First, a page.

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Blackthorn – Good, not Life Changing

Posted by Reese on 2010-01-23 @ 10:15pm

The Blackthorn is good.  Nothing that I’m going to be adding to my top cocktails list though by any means.  This drink, as Regan wisely points out, is, at its base, a twist on the Manhattan.  Therein, you see, lay my main problem.  The Manhattan was one of the first cocktails that I experimented with here on Cocktail Hacker and one of my first introductions to the loveliness of bourbon.  I truly love a well mixed Manhattan and therefore had the bar set quite high going in.  To use a bad sports metaphor, this drink placed but definitely didn’t win.


Savoy Recipe: I’ll start my discussion with the classic recipe.  There are two main twists to note.  First, and most obviously, the Savoy recipe is made with dry vermouth.  Second, and quite related, the vermouth is a full half the recipe.  Of the two recipes this was my least favorite.  It wasn’t bad by any means, but not something I really enjoyed.  The Irish whiskey (Jameson in my case), being a bit lighter than some other whiskies, was a tad overpowered by the vermouth.  In an effort to correct this issue I tried dropping the vermouth to 1 oz and upping the whiskey to 2 oz.  Not a good call.  I ended up dumping that variant out.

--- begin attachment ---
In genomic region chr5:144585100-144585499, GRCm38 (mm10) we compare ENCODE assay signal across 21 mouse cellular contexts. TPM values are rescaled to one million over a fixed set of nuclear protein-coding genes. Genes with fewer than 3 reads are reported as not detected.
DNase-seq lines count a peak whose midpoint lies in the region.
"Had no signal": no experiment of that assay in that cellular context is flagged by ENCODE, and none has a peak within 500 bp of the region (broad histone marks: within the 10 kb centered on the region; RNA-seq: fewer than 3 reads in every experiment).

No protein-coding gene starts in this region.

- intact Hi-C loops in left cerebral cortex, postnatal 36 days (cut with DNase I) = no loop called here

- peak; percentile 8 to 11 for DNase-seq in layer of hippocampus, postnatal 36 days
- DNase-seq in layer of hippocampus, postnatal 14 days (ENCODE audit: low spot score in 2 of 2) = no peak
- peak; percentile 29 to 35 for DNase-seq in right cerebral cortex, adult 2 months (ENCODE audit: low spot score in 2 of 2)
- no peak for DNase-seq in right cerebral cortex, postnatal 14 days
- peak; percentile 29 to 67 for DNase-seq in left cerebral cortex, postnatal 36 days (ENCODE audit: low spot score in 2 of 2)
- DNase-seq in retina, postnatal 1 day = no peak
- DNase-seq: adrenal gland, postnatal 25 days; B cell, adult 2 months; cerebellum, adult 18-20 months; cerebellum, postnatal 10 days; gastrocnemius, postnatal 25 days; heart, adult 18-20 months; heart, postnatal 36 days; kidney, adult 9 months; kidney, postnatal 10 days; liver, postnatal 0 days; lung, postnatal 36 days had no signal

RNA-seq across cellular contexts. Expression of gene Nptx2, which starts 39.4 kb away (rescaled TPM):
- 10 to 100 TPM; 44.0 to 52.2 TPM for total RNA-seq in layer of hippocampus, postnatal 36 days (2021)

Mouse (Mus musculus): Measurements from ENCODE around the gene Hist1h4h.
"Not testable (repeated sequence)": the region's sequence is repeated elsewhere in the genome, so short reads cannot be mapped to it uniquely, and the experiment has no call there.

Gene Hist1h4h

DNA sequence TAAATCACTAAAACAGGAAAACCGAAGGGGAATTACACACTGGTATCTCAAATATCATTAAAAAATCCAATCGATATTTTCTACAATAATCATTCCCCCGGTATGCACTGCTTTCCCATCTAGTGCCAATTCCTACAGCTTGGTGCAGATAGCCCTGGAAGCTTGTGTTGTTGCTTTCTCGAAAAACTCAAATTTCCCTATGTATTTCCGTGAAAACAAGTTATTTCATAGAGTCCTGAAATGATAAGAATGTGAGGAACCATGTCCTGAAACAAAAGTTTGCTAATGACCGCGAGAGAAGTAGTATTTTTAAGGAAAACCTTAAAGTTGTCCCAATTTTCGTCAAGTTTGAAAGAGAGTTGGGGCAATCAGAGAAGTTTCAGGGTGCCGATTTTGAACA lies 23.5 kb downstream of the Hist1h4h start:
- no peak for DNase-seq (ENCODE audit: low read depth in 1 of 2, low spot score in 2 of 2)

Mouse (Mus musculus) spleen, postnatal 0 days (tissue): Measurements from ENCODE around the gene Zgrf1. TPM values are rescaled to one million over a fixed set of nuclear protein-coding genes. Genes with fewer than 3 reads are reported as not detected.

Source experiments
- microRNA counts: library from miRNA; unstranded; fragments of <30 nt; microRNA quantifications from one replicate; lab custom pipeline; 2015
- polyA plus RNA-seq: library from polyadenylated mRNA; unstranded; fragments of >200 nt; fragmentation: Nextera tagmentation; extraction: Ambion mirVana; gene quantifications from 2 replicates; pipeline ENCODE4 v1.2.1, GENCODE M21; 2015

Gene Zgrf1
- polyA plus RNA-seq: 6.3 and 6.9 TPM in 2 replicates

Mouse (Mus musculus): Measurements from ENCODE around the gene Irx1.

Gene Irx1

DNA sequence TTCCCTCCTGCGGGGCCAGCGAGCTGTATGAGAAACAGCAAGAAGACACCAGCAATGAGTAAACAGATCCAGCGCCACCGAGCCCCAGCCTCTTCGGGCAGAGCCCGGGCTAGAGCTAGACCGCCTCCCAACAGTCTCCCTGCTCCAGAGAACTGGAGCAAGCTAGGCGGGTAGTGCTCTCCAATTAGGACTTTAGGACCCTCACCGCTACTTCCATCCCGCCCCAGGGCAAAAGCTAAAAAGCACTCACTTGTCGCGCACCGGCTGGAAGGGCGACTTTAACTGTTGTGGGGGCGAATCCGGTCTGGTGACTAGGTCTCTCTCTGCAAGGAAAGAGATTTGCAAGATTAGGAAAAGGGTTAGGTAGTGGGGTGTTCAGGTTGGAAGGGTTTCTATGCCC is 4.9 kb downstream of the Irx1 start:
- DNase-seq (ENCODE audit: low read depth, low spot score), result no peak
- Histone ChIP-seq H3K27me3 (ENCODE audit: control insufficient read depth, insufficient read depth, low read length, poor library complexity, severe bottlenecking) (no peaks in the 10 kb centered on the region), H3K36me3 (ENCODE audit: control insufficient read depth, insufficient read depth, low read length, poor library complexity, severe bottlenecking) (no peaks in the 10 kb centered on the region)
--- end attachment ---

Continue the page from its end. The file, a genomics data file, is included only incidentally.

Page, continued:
Regan’s Recipe: Now we can really start making some Manhattan comparisons.  The ratios are exactly the same, the bitters are the same, the only changes are the whiskey and the addition of a touch of absinthe.  My thoughts on the whiskey are the same as with the Savoy recipe.  The absinthe, however, adds a nice twist.  First, a warning, go easy.  Like bitters, you should think of the absinthe in this recipe as a cocktail spice.  What I ended up doing was to add my three dashes of Angostura to the shaker tin first, eyeball the amount, then add the same amount of absinthe.  This let me get the amounts as close to even as I could and if I messed up, which I did, I could dump some out and not waste the spirits.

Now for a bit about the drink itself.  The ratios are good in this one, so I didn’t feel the need to play with that at all.  The flavor is a bit like a muted Manhattan with an extra layer of anise absinthe flavor.  In fact, I really like the flavor the absinthe brings a lot.  Next time I mix up a Manhattan I think I’ll give that twist a try.  As for the Blackthorn, I think I’ll be leaving this one to the recipe books.